Thursday, 22 September 2011

JavaEE: A beginner's guide to Enterprise Java Beans (EJB)

 EJB - is a managed, server-side component architecture for modular construction of enterprise applications. Simply EJB provide instrument to write business layer(logic) of your application.

There are three most used types of java beans:
1)Session  Beans
2)Mesage-drivien Beans

1)Session  Beans
There are three types of session beans: Stateful, Stateless and Singleton (till EJB 3.1). For Stateless and Stateful beans need to provide interfaces: remote and local. Remote beans are accessed via a network call and local beans are accessed within the same JVM.

Stateless - do not maintain states ex. charging credit card ; checking credit history

public interface StoreManagerLocal extends StoreManager {
    public List<Customer> findAllCustomers();

public interface StoreManagerRemote extends StoreManager {
    public List<Customer> findAllCustomers();

public class StoreManagerBean implements StoreManagerLocal,StoreManagerRemote 
    private EntityManager em;
    public List<Customer> findAllCustomers() {
        Query query = em.createQuery("FROM Customer");
        List<Customer> customerList = query.getResultList();
        return customerList;


How to call:
public class Tester extends HttpServlet {
 private static final long serialVersionUID = 1L;
 @EJB(mappedName = "AppStoreEJB/local")  
 private StoreManager storeManager;


Stateful - saves bean state between client invocations ex. shopping cart on online shops.

public class ShoppingCart implements ShoppingCartLocal,ShoppingCartRemote

Singleton - is a session bean with a guarantee that there is at most one instance in the application ex. loading common values for several objects till EJB 3.1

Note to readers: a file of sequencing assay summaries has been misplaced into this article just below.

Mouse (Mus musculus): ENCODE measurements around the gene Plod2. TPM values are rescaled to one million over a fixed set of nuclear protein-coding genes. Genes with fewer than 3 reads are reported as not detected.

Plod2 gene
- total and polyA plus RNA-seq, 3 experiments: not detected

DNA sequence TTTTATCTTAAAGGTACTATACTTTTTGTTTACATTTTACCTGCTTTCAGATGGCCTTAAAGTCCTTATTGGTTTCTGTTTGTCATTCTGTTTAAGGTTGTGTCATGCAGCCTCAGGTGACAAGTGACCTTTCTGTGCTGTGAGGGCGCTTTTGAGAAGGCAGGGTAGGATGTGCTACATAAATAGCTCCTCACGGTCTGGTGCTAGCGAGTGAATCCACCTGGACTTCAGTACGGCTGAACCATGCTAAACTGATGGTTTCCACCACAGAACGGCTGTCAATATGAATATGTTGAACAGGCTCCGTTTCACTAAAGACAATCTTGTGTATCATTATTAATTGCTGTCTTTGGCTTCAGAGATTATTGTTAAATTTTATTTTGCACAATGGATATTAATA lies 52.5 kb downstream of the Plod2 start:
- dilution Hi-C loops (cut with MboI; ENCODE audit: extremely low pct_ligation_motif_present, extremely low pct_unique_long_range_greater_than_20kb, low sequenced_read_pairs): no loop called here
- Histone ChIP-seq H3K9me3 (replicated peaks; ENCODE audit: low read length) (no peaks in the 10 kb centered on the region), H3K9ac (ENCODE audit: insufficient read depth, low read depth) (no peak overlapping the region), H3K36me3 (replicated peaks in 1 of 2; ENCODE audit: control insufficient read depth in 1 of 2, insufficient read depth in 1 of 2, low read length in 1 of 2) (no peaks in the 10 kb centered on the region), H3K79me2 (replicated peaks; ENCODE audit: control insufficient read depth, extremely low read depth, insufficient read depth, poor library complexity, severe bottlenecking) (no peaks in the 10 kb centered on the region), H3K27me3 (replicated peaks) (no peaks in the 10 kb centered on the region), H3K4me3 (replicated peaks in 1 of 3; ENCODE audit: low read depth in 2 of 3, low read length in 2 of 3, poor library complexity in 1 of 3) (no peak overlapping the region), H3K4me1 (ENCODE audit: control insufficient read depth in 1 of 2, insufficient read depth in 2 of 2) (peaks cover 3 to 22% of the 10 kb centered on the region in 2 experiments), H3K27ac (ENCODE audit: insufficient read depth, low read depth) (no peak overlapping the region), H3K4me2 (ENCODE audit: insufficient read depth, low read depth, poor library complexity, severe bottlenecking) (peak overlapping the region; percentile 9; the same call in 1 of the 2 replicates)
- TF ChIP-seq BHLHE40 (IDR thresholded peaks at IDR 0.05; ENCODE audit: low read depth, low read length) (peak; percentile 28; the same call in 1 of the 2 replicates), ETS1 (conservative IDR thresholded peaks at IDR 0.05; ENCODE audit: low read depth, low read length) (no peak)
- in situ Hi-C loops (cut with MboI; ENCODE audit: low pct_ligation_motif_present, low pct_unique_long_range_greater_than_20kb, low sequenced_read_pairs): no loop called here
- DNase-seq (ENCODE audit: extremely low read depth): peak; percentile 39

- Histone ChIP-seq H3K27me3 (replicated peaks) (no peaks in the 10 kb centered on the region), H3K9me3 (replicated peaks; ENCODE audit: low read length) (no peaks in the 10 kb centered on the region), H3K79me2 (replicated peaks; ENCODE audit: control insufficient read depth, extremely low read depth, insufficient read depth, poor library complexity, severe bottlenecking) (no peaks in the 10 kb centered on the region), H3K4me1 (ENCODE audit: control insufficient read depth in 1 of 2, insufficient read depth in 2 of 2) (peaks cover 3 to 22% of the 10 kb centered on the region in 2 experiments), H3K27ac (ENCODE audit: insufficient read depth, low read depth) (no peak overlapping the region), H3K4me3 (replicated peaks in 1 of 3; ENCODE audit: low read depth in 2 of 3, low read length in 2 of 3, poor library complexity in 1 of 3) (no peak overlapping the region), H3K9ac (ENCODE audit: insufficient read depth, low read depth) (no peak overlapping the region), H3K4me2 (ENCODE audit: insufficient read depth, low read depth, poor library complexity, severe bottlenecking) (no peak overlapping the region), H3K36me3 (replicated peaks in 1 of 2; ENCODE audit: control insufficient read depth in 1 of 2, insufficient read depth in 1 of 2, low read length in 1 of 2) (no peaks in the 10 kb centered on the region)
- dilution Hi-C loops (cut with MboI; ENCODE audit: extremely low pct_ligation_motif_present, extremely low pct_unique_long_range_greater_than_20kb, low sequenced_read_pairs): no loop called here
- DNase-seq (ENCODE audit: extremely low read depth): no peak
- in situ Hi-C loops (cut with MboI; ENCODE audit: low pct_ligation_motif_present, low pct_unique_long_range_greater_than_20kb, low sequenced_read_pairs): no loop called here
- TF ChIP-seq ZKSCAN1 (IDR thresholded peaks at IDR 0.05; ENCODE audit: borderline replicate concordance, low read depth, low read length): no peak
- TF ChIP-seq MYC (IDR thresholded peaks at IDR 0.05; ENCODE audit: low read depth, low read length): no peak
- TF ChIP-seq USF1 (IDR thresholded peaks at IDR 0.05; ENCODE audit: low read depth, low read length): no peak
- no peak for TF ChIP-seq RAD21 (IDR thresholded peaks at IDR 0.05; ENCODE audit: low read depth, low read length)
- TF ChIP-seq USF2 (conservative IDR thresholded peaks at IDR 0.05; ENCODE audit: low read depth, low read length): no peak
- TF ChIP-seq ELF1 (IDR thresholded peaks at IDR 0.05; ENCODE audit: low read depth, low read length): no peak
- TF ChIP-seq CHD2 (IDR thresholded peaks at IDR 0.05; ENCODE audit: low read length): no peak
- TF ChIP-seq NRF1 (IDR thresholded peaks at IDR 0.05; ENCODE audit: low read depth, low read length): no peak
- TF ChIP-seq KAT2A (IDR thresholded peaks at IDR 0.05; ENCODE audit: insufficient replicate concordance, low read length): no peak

public class StatusBean {
  private String status;

  void init {
    status = "Ready";

2)Mesage-drivien Bean
-are business objects whose execution is triggered by messages instead of by method calls.( are stateless,server-side, transaction-aware components, for processing asynchronous JMS messages.)

@MessageDriven(activationConfig = {
        @ActivationConfigProperty(propertyName = "destinationType", propertyValue = "javax.jms.Queue"),
        @ActivationConfigProperty(propertyName = "destination", propertyValue = "queue/exampleQueue") })
public class MessageConsumer implements MessageListener {

    @Resource(mappedName = "java:/MySqlDS")
    private DataSource datasource;

    public void onMessage(Message msg) {
        if (msg instanceof TextMessage) {
                TextMessage tmsg = (TextMessage) msg;
     "MESSAGE BEAN: Message received: " + tmsg.getText());

How to call:
    public static void main(String[] args) throws Exception {
        String destinationName = "queue/exampleQueue";

        Context ic = null;
        ConnectionFactory cf = null;
        Connection connection =  null;

        // need try, catch and close context
        ic = getInitialContext();  

        cf = (ConnectionFactory)ic.lookup("/ConnectionFactory");  
        Queue queue = (Queue)ic.lookup(destinationName);

        connection = cf.createConnection();
        Session session = connection.createSession(false, Session.AUTO_ACKNOWLEDGE);  
        MessageProducer sender = session.createProducer(queue);

        TextMessage message = session.createTextMessage("Frank");   

- represents persistent data maintained in a database.In EJB 3.0, Entity Beans were replaced by the Java Persistence API.

public class Customer implements Serializable {
    private static final long serialVersionUID = 1L;

    private int id;

    private String country;

More details abouth Entities relationships in the next post.

The Java EE 6 Tutorial - Enterprise Beans
JBoss AS 5 Development